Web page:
Happy birthday to a true plant pioneer! Little known fact: In addition to Carver’s work on peanuts and sweet potatoes, he was also an avid mycologist.
While at Iowa State, he developed a talent for collecting fungal specimens. Since mycology was a scientific discipline that required a high degree of training and sophisticated equipment for proper identification, and Carver had neither training nor equipment, he often sought the aid of trained mycologists. While his preliminary identifications were remarkably accurate, Carver’s real gift was for finding rare and new species. Throughout his career, he sent specimens to numerous mycologists and plant pathologists.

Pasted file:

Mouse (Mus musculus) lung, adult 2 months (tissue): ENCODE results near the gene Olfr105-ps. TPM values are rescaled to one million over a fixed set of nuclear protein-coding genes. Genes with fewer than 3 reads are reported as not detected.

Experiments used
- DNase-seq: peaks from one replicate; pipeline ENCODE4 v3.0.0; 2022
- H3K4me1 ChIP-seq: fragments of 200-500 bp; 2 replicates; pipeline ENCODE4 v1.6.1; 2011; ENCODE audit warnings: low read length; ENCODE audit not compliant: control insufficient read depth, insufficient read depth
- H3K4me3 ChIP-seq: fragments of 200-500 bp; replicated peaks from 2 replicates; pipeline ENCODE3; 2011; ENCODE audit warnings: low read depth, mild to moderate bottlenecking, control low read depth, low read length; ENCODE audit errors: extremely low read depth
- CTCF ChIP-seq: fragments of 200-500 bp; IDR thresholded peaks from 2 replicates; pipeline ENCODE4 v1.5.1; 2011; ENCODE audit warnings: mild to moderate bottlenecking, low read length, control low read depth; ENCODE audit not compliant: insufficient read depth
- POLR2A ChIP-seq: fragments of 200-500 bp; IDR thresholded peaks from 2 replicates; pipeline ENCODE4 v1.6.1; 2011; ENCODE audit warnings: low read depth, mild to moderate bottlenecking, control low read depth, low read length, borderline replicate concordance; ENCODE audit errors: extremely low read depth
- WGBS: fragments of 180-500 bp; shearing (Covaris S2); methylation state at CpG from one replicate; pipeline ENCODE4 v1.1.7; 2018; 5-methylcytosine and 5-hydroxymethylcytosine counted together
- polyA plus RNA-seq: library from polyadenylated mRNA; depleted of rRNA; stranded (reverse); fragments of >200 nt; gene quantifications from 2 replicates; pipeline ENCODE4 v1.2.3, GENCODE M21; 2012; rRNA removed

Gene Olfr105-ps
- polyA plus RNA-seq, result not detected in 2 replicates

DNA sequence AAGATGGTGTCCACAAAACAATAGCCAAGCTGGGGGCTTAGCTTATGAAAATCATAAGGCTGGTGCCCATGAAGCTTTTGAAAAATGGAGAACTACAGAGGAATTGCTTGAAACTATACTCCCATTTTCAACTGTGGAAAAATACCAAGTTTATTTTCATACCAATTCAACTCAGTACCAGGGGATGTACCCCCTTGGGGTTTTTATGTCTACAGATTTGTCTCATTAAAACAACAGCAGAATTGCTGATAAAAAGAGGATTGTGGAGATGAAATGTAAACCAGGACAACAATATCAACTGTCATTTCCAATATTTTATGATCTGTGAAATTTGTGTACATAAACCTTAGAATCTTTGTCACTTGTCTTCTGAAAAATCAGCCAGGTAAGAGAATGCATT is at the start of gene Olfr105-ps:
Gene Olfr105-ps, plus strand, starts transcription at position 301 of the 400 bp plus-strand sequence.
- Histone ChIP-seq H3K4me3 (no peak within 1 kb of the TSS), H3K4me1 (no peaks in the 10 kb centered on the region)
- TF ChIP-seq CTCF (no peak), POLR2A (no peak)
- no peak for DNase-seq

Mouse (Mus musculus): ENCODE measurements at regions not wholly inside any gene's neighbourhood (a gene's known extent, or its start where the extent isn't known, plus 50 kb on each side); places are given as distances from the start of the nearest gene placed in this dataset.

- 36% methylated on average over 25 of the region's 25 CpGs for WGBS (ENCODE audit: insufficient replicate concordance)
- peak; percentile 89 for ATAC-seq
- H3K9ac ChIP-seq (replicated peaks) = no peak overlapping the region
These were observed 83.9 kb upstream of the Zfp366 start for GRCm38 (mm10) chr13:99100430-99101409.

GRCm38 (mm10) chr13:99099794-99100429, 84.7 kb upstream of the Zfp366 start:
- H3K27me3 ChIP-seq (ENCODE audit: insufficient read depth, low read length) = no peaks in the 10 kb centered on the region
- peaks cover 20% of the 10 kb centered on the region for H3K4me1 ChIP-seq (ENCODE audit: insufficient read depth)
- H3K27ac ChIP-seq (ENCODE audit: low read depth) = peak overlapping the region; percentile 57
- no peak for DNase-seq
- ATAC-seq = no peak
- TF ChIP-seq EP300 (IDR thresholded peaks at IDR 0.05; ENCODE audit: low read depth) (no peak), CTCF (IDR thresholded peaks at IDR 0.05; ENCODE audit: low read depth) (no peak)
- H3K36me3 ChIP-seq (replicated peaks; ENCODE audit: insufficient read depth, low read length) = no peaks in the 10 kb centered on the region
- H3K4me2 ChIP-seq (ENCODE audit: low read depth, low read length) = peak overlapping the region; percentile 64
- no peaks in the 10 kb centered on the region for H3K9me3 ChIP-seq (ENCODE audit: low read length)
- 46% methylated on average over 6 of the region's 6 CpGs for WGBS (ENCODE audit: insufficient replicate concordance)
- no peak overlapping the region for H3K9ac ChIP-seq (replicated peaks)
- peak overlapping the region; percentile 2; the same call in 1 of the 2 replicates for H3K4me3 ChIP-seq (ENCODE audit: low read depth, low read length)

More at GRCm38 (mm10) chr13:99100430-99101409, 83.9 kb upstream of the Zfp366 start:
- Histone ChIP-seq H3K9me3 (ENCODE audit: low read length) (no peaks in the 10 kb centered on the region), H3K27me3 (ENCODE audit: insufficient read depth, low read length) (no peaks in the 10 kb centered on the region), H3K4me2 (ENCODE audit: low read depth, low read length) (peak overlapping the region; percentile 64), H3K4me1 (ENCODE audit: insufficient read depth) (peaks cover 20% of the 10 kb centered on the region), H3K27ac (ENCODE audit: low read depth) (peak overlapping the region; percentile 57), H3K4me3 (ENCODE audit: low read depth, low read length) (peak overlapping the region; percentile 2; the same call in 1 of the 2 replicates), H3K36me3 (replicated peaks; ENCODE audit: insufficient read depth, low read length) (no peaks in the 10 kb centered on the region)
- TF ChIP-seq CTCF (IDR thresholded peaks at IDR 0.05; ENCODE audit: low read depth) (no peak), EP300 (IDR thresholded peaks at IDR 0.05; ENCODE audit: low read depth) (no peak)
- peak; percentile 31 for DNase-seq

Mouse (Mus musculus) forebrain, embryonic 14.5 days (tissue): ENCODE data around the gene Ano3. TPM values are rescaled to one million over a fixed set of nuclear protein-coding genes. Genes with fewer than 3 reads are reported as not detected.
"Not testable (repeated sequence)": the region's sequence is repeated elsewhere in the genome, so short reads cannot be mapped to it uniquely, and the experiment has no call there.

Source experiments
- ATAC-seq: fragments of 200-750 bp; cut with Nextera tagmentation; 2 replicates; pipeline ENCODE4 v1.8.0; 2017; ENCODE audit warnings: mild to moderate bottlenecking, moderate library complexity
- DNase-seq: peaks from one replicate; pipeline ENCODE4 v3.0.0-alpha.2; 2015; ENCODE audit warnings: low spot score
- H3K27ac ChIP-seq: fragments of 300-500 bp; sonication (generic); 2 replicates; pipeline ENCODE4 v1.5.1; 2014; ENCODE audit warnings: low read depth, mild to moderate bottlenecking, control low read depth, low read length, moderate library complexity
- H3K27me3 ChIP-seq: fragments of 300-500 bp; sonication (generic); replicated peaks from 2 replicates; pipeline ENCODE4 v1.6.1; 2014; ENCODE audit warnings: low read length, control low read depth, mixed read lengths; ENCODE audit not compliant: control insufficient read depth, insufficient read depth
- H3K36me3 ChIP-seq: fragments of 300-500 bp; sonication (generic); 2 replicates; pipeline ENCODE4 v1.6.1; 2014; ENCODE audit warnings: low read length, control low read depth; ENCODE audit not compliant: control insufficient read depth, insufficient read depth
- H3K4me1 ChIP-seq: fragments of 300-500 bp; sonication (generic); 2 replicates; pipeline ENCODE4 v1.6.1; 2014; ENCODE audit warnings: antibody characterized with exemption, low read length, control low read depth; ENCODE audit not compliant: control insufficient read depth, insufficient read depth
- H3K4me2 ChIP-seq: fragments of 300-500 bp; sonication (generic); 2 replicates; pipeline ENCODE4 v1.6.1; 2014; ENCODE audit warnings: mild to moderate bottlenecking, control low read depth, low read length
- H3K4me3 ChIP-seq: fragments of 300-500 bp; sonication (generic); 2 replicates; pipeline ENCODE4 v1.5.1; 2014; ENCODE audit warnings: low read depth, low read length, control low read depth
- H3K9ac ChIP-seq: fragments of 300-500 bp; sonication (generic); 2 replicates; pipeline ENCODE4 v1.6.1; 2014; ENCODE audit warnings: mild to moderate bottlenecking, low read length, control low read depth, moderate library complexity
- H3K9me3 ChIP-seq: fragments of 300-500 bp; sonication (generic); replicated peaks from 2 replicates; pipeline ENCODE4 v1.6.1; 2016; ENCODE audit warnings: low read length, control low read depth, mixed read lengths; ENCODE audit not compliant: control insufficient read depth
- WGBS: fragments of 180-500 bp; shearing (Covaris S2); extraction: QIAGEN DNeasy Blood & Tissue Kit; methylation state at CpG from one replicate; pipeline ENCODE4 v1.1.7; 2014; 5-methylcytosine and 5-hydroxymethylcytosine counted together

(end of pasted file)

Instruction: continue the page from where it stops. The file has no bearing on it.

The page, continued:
At least 100 of Carver’s fungal specimens found their way to the Garden’s Steere Herbarium, most likely through his friendship with J.B. Ellis. ~AR
Happy birthday, George Washington Carver! Born on this day in 1865, Carver improved the economy of the South by demonstrating the commercial possibilities of peanuts and sweet potatoes. His “Movable School” educated impoverished farmers. His stamp was issued 1998 as part of the Celebrate the Century: 1910s stamp pane.